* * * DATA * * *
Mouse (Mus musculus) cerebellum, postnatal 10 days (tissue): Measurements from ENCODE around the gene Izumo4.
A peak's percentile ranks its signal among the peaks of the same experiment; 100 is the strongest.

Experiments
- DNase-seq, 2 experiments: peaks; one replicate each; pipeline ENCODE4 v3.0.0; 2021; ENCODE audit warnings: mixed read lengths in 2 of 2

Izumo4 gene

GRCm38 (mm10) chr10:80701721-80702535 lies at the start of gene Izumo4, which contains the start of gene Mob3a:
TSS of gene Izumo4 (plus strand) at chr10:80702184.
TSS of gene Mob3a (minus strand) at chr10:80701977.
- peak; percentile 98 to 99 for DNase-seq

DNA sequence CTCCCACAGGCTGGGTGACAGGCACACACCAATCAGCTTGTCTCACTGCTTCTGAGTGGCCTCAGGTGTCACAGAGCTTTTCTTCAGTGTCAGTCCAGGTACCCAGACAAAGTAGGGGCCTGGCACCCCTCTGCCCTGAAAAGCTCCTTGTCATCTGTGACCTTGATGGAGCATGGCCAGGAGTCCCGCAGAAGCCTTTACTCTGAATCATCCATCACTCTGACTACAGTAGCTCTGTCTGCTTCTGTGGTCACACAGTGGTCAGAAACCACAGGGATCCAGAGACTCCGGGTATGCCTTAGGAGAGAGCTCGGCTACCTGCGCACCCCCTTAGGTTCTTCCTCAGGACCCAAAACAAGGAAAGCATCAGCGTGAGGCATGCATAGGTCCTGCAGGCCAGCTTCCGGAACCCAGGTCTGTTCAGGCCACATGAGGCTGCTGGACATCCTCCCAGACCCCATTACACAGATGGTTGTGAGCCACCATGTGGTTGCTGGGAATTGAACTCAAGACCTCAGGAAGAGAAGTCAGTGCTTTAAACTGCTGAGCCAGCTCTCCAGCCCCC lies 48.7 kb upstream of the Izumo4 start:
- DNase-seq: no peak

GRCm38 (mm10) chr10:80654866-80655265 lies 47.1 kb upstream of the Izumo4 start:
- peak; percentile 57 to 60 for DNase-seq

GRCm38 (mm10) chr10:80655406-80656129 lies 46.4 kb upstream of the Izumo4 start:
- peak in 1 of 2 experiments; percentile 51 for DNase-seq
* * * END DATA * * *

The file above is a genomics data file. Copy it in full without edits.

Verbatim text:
Mouse (Mus musculus) cerebellum, postnatal 10 days (tissue): Measurements from ENCODE around the gene Izumo4.
A peak's percentile ranks its signal among the peaks of the same experiment; 100 is the strongest.

Experiments
- DNase-seq, 2 experiments: peaks; one replicate each; pipeline ENCODE4 v3.0.0; 2021; ENCODE audit warnings: mixed read lengths in 2 of 2

Izumo4 gene

GRCm38 (mm10) chr10:80701721-80702535 lies at the start of gene Izumo4, which contains the start of gene Mob3a:
TSS of gene Izumo4 (plus strand) at chr10:80702184.
TSS of gene Mob3a (minus strand) at chr10:80701977.
- peak; percentile 98 to 99 for DNase-seq

DNA sequence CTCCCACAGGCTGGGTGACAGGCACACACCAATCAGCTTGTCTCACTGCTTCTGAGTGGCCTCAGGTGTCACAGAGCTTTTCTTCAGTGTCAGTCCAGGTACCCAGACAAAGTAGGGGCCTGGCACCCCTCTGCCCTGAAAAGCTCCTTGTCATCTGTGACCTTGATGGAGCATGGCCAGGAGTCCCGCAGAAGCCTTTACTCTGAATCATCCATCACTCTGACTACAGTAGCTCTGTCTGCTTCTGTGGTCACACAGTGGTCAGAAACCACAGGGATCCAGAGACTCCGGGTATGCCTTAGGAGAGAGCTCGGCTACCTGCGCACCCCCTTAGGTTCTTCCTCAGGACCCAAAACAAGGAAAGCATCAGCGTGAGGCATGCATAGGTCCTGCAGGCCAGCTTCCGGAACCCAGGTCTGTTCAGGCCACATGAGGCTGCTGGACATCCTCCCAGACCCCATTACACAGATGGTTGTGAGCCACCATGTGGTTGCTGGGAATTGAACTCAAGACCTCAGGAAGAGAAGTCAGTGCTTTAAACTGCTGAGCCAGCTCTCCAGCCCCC lies 48.7 kb upstream of the Izumo4 start:
- DNase-seq: no peak

GRCm38 (mm10) chr10:80654866-80655265 lies 47.1 kb upstream of the Izumo4 start:
- peak; percentile 57 to 60 for DNase-seq

GRCm38 (mm10) chr10:80655406-80656129 lies 46.4 kb upstream of the Izumo4 start:
- peak in 1 of 2 experiments; percentile 51 for DNase-seq